If you’ve worked with the spine or plan to be in a career where you’ll be working with spine problems, you know that the intervertebral discs function as a sort of shock absorber between each of the vertebrae in the spinal column.
The intervertebral disc separates them when there is impact on the spine caused by activity of any sort. If you’ve studied intervertebral disc anatomy, you also know that these two dozen discs in the human spine protect the nerves that run down the middle of the spinal column.
Many individuals suffer spine problems for a number of reasons, and your knowledge of anatomy can help you – and them – understand why they’re in pain. Sometimes issues are caused by overuse or injury. Sometimes pain is a result of aging and due to the fact that, with age, the gel in the middle of the disk loses moisture and the spine isn’t able to absorb as much shock. The outer later can deteriorate too and cause chronic pain. Of course, there are numerous other causes as well.
So, when your patient asks you why he can’t stand up straight or lie comfortably in his bed, do you tell him it’s because his annulus fibrosus has deteriorated? Maybe. But will he understand? Chances are that he’ll face you with a blank stare and maybe even ask you to explain “in English (or whatever language you speak)”. Are you prepared to do that or do you need some assistance from visuals?
Every good doctor knows that medical lingo can be perplexing to patients and understands that it’s necessary to often meet them on their level. That doesn’t mean that a particular patient isn’t smart. It just means that the average Joe or Jane doesn’t have the knowledge he needs to understand in-depth medical explanations. You want the patient to leave your office feeling comfortable AND comforted, and that comes with him understanding why he feels the way he does.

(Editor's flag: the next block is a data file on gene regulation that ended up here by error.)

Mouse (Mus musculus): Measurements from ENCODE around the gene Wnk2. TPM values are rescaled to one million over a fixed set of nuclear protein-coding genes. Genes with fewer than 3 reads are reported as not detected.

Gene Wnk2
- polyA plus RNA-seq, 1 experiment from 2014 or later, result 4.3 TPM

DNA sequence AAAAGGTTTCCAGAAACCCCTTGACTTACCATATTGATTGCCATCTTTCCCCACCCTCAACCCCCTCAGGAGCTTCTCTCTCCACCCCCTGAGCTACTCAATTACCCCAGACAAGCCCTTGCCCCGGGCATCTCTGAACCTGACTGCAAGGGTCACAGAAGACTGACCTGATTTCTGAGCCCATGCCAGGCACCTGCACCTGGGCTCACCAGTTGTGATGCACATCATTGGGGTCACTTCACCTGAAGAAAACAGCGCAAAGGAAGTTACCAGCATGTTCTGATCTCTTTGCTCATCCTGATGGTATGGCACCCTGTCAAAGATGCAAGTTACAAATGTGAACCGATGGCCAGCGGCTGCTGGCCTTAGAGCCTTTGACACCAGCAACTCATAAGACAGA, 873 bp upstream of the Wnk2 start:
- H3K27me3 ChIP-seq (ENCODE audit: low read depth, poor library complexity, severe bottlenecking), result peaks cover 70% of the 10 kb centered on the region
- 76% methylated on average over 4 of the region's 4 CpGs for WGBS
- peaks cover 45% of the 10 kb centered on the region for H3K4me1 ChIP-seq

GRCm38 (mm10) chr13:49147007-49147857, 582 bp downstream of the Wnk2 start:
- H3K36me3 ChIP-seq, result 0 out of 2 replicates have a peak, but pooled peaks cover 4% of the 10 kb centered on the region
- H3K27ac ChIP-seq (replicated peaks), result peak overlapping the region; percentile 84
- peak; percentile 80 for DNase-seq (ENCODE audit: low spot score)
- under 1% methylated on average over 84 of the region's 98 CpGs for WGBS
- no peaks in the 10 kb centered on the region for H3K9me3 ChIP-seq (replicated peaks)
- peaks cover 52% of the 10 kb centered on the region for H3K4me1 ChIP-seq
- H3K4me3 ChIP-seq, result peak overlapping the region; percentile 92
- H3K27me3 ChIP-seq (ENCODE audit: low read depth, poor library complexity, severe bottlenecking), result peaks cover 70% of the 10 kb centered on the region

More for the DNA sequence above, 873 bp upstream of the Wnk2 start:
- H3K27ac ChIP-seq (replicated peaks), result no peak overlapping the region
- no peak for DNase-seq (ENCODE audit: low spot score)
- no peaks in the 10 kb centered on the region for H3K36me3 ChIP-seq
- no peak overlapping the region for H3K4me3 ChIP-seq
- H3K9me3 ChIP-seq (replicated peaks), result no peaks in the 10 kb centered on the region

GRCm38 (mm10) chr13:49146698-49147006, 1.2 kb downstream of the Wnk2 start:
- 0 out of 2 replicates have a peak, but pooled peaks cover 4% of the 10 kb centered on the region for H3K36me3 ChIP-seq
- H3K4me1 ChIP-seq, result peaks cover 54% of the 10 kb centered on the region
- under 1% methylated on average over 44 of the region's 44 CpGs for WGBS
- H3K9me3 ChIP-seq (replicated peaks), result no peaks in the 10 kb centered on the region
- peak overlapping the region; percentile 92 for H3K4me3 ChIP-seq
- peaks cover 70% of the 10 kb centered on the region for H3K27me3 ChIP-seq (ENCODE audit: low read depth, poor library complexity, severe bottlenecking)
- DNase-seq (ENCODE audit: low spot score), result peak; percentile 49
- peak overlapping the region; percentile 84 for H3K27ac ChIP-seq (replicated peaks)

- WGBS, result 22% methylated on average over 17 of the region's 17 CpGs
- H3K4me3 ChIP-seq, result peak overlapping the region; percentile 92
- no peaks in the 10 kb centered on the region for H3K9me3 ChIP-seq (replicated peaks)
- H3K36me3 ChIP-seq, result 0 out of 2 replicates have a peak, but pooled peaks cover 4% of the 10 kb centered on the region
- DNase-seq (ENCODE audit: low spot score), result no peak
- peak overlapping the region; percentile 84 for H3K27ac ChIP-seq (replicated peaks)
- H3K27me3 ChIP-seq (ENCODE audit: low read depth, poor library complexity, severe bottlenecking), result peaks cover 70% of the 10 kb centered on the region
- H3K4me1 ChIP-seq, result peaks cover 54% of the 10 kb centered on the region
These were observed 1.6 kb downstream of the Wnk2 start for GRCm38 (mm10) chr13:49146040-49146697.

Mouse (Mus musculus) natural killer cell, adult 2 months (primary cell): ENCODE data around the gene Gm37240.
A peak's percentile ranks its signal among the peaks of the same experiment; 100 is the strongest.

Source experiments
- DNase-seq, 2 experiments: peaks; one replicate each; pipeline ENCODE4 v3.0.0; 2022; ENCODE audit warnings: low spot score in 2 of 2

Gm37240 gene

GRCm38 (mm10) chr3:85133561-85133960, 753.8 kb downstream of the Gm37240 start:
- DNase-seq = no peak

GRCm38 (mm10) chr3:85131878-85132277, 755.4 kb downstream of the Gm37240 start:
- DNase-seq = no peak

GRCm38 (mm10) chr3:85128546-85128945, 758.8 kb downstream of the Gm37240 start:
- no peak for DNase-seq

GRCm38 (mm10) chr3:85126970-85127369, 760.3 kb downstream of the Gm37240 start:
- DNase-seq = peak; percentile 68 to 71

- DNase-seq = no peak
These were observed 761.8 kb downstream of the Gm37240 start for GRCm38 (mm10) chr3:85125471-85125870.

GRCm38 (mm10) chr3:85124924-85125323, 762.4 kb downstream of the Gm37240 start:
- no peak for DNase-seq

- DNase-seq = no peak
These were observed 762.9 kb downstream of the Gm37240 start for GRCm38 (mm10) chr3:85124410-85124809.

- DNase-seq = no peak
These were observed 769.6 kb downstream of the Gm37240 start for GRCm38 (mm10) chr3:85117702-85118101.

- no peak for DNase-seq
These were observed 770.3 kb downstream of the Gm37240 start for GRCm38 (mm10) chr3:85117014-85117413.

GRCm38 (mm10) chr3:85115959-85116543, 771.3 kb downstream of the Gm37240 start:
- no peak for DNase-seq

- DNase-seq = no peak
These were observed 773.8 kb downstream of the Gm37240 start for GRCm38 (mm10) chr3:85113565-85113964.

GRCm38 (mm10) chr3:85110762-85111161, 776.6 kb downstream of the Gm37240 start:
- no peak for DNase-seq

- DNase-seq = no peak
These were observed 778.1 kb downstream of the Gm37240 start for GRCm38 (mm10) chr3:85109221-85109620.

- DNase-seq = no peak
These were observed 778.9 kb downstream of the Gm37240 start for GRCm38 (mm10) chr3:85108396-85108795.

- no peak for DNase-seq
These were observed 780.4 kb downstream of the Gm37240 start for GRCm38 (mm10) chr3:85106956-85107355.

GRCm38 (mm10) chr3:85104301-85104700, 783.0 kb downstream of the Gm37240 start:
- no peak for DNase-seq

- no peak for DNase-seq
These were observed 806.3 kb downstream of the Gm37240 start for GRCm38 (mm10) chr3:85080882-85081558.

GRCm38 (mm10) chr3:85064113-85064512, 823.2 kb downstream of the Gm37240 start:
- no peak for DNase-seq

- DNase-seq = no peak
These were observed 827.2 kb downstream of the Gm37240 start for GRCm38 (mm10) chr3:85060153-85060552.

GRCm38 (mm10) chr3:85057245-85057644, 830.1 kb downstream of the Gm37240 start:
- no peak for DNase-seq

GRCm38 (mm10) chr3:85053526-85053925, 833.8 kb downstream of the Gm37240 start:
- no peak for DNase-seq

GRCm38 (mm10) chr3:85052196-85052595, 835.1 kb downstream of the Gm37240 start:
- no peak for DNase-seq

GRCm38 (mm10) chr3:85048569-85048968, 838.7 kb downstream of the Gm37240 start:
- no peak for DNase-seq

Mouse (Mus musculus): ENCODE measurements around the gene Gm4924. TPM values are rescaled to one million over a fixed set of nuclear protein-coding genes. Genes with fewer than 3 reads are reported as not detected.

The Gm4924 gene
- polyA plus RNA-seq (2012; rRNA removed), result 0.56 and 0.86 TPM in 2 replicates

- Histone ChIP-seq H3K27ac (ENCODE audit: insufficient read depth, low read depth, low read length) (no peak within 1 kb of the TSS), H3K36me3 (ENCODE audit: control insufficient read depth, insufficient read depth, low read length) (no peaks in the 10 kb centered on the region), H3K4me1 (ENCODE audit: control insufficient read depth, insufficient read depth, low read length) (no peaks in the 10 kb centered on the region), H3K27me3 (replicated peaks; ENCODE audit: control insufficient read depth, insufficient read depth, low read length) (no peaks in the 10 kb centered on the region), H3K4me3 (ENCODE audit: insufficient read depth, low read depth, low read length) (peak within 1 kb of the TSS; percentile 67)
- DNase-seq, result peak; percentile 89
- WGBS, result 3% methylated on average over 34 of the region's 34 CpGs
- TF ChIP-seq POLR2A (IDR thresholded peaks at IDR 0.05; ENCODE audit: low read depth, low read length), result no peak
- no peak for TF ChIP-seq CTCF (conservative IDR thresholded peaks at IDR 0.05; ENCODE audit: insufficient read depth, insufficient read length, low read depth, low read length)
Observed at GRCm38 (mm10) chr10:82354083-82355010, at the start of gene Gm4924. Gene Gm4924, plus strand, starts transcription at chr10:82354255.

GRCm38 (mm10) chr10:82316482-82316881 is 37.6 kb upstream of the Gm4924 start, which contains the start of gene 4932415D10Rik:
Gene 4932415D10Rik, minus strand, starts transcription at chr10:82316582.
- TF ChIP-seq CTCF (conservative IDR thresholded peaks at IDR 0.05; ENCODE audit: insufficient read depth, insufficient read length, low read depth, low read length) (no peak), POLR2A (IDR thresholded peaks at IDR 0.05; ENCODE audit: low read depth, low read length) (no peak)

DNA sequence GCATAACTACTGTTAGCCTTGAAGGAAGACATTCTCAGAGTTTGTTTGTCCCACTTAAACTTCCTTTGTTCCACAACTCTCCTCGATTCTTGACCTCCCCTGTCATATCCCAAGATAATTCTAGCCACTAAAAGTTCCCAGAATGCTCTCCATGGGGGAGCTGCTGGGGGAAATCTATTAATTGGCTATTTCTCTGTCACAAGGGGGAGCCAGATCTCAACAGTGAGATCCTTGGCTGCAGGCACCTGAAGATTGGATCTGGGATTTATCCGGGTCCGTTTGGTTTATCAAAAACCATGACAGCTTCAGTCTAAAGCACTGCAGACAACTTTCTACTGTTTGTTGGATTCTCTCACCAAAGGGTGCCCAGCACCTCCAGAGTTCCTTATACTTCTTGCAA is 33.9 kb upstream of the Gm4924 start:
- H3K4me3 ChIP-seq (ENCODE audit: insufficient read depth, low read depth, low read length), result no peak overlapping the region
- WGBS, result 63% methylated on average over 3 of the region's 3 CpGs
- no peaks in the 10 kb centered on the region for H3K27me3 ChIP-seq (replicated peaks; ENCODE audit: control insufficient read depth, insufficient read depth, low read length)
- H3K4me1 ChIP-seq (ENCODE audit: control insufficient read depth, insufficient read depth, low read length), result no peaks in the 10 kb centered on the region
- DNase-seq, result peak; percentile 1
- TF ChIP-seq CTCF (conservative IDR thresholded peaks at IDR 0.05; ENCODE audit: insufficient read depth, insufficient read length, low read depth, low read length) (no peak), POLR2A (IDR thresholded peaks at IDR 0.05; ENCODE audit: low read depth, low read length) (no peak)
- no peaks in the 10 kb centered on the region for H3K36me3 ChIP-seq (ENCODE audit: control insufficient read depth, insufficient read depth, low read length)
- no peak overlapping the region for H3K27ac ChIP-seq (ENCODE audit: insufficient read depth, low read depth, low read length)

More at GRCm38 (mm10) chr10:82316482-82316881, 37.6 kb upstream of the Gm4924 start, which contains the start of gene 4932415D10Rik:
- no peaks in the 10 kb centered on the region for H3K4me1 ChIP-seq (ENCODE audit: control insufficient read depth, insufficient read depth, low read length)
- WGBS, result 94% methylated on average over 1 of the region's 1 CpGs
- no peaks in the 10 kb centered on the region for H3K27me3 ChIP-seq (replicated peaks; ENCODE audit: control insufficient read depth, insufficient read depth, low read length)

The intervertebral disc anatomy models available from Dynamic Disc Designs can take care of some of the hard work involved in explaining to a patient why his back is creating problems in his everyday life. Whether you’re a physiotherapist, a spine surgeon, a chiropractor, or perhaps a massage therapist, these models make explaining the anatomy of the spine a much simpler and concise process.
A 3-D model such as those manufactured by Dr. Jerome Fryer of Dynamic Disc Designs gives a whole new meaning to visuals used for spine education. Unlike posters, 2-D models, or even static 3-D models, these fully-movable models allow for a CLEAR and COMPLETE explanation of the spine problem your patient/client is experiencing. He can take home with him the knowledge of what’s going wrong and what you’re going to do to fix it. What could be better?
Those who’ve been using ddd’s intervertebral disc anatomy models sing their praises and their reviews tell the whole story.
You can use a poster or a tablet to educate your patients, but they will see an image on a poster or a tablet. If you use a 3d model, they will have a spine in their hands,
-touts Louis Riendeau, a chiropractor from Montreal, Canada.
There is not a minute to loose in a clinic and a DDD model is simply the best way to demonstrate back pain. I used the same model for 5 years and it is still in very good condition. Quick, visual, concrete, straight to the point.